And if your information is “public,” it’s fair game. “If other users already have your email, or other information that identifies you, we may show them your publicly visible Google Profile information, such as your name and photo,” the policy states.
Apple may have said that it’s making it very clear how it’s using your data, but you’ll probably agree the way it does so is far more obtuse than the other companies we’ve listed here.
The latest? The news surrounding Apple isn’t so much how it’s using your data, but how it’s preventing content companies from having the same access. Its controversial ad blocking technology built into the latest version of iOS 9 has roiled the advertising and media world alike. Part of this, of course, is that Apple makes the majority of its sales on hardware and app sales—not advertising—so it can take the high road.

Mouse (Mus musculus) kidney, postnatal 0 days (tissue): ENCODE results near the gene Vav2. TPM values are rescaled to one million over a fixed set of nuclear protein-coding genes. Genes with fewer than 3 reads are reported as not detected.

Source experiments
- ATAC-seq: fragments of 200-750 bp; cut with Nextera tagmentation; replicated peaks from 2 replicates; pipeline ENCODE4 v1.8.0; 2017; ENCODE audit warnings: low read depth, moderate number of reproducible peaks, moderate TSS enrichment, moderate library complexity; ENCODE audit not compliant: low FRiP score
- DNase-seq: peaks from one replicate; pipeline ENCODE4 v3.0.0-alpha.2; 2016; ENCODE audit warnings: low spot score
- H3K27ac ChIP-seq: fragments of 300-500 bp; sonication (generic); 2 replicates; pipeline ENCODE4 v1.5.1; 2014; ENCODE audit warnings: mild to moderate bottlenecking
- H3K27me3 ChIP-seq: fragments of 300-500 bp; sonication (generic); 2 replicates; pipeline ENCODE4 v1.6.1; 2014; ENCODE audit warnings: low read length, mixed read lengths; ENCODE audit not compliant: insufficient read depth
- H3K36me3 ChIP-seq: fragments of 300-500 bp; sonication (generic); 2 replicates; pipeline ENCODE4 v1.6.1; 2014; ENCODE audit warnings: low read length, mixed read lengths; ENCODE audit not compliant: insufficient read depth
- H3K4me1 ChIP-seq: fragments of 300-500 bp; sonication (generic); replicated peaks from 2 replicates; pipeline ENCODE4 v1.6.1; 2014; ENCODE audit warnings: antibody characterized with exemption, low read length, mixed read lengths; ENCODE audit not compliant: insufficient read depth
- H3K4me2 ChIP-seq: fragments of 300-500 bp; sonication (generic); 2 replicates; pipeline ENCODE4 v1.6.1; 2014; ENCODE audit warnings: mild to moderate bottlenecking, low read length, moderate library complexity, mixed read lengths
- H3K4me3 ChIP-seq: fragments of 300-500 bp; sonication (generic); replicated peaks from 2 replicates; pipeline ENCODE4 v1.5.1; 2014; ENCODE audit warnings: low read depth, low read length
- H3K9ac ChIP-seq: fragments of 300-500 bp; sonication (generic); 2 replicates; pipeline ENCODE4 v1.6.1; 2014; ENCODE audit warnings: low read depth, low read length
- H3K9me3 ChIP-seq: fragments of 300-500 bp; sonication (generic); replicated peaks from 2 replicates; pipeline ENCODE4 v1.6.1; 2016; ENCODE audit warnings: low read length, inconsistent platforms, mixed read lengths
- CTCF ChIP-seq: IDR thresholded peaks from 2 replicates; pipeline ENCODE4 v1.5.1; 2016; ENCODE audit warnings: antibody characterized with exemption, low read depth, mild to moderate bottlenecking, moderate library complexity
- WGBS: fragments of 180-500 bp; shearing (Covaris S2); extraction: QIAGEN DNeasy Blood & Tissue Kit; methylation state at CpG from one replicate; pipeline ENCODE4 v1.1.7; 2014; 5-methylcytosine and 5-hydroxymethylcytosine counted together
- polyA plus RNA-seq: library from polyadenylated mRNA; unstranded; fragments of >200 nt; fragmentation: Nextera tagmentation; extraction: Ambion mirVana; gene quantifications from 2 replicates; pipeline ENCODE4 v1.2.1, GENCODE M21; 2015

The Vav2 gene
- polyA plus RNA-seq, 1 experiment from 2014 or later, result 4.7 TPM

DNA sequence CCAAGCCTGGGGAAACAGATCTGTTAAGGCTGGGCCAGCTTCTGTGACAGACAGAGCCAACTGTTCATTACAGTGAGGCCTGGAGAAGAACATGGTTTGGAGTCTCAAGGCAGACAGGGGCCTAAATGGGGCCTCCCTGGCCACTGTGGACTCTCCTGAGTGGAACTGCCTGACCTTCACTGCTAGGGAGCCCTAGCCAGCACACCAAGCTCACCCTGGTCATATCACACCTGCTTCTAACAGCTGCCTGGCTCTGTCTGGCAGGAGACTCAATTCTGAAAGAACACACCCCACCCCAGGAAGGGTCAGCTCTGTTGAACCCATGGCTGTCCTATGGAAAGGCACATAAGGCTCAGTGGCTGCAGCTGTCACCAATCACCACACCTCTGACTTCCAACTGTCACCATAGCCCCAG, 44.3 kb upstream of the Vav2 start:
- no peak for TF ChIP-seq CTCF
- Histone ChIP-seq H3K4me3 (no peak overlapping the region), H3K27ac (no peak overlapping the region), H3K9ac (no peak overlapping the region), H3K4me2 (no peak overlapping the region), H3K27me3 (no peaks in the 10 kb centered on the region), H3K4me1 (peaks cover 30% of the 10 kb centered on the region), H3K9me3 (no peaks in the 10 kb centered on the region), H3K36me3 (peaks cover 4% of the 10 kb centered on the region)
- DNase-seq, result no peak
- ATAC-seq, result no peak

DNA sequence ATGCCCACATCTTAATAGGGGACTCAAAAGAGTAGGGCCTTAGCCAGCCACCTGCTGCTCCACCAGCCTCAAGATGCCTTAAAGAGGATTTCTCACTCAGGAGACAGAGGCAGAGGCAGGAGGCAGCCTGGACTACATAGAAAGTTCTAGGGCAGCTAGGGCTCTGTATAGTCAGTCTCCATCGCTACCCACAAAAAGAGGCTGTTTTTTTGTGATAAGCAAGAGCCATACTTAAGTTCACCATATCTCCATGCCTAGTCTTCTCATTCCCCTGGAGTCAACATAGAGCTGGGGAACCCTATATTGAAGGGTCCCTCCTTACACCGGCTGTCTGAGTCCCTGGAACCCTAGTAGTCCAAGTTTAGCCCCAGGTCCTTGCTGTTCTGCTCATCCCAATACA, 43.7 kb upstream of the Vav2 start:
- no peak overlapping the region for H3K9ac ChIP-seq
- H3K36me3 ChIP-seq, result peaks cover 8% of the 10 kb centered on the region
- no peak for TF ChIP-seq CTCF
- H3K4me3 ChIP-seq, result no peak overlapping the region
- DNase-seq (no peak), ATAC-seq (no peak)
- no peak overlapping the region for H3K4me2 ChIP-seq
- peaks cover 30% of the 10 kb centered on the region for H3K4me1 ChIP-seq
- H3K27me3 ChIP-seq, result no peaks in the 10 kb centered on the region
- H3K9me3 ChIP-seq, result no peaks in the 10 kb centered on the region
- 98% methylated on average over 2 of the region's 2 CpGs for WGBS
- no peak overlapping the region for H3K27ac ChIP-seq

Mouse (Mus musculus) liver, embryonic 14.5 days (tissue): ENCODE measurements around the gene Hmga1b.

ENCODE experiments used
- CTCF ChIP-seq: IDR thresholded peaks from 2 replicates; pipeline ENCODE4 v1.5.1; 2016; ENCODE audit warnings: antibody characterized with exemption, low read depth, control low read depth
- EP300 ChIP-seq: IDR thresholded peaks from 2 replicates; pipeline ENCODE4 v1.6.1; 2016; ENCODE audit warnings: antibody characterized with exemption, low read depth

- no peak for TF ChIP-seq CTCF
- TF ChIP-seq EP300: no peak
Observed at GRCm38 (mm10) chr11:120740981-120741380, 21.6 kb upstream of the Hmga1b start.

Apple does say, however, that it will collect certain information such as your name, contacts, and songs in your music library, and send them to Apple servers using encrypted protocols.—including your location, if that service is turned on. And your iPhone sends your anonymized location and calendar information, so it can predict when you’ll have to leave to make your next appointment. Apple Music also links your preferences to an anonymous ID, and the News app uses your reading preferences to supply ads within the app.
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